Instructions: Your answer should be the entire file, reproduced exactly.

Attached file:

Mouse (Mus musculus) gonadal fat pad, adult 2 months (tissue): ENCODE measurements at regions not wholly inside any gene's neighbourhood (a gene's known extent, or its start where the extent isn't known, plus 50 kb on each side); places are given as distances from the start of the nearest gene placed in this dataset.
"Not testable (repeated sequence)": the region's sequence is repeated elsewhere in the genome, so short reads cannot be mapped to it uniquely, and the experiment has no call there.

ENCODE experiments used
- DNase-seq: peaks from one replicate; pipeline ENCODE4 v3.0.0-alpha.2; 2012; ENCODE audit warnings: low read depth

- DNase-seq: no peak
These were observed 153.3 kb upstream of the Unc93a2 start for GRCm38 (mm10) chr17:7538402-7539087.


Mouse (Mus musculus) gonadal fat pad, adult 2 months (tissue): ENCODE measurements at regions not wholly inside any gene's neighbourhood (a gene's known extent, or its start where the extent isn't known, plus 50 kb on each side); places are given as distances from the start of the nearest gene placed in this dataset.
"Not testable (repeated sequence)": the region's sequence is repeated elsewhere in the genome, so short reads cannot be mapped to it uniquely, and the experiment has no call there.

ENCODE experiments used
- DNase-seq: peaks from one replicate; pipeline ENCODE4 v3.0.0-alpha.2; 2012; ENCODE audit warnings: low read depth

- DNase-seq: no peak
These were observed 153.3 kb upstream of the Unc93a2 start for GRCm38 (mm10) chr17:7538402-7539087.